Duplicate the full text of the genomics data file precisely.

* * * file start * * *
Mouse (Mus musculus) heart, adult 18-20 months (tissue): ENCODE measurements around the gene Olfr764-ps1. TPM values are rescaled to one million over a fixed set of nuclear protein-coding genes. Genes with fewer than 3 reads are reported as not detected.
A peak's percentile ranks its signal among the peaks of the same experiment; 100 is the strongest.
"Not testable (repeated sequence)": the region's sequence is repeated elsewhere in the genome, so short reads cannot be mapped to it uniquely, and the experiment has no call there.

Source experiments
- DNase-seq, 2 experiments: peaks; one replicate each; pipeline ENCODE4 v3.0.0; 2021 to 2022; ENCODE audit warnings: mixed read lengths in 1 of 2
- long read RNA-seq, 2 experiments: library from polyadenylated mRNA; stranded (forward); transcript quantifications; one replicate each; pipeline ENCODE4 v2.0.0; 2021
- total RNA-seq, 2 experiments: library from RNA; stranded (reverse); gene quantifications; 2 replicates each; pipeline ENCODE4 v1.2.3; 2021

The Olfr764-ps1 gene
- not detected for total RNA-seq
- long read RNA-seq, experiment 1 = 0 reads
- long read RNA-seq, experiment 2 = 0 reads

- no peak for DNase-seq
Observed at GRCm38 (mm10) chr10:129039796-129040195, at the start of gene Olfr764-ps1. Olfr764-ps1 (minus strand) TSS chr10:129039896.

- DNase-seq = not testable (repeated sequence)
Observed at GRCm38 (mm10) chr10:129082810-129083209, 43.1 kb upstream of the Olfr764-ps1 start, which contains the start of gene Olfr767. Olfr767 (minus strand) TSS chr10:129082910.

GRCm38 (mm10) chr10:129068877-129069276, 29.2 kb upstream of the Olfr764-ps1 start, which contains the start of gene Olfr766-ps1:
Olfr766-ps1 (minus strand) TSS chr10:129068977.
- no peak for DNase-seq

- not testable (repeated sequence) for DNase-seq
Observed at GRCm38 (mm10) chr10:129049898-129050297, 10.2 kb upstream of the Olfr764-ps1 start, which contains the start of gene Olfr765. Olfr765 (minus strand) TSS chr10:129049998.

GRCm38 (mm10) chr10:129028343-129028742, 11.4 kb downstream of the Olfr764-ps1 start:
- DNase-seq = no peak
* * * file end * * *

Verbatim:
Mouse (Mus musculus) heart, adult 18-20 months (tissue): ENCODE measurements around the gene Olfr764-ps1. TPM values are rescaled to one million over a fixed set of nuclear protein-coding genes. Genes with fewer than 3 reads are reported as not detected.
A peak's percentile ranks its signal among the peaks of the same experiment; 100 is the strongest.
"Not testable (repeated sequence)": the region's sequence is repeated elsewhere in the genome, so short reads cannot be mapped to it uniquely, and the experiment has no call there.

Source experiments
- DNase-seq, 2 experiments: peaks; one replicate each; pipeline ENCODE4 v3.0.0; 2021 to 2022; ENCODE audit warnings: mixed read lengths in 1 of 2
- long read RNA-seq, 2 experiments: library from polyadenylated mRNA; stranded (forward); transcript quantifications; one replicate each; pipeline ENCODE4 v2.0.0; 2021
- total RNA-seq, 2 experiments: library from RNA; stranded (reverse); gene quantifications; 2 replicates each; pipeline ENCODE4 v1.2.3; 2021

The Olfr764-ps1 gene
- not detected for total RNA-seq
- long read RNA-seq, experiment 1 = 0 reads
- long read RNA-seq, experiment 2 = 0 reads

- no peak for DNase-seq
Observed at GRCm38 (mm10) chr10:129039796-129040195, at the start of gene Olfr764-ps1. Olfr764-ps1 (minus strand) TSS chr10:129039896.

- DNase-seq = not testable (repeated sequence)
Observed at GRCm38 (mm10) chr10:129082810-129083209, 43.1 kb upstream of the Olfr764-ps1 start, which contains the start of gene Olfr767. Olfr767 (minus strand) TSS chr10:129082910.

GRCm38 (mm10) chr10:129068877-129069276, 29.2 kb upstream of the Olfr764-ps1 start, which contains the start of gene Olfr766-ps1:
Olfr766-ps1 (minus strand) TSS chr10:129068977.
- no peak for DNase-seq

- not testable (repeated sequence) for DNase-seq
Observed at GRCm38 (mm10) chr10:129049898-129050297, 10.2 kb upstream of the Olfr764-ps1 start, which contains the start of gene Olfr765. Olfr765 (minus strand) TSS chr10:129049998.

GRCm38 (mm10) chr10:129028343-129028742, 11.4 kb downstream of the Olfr764-ps1 start:
- DNase-seq = no peak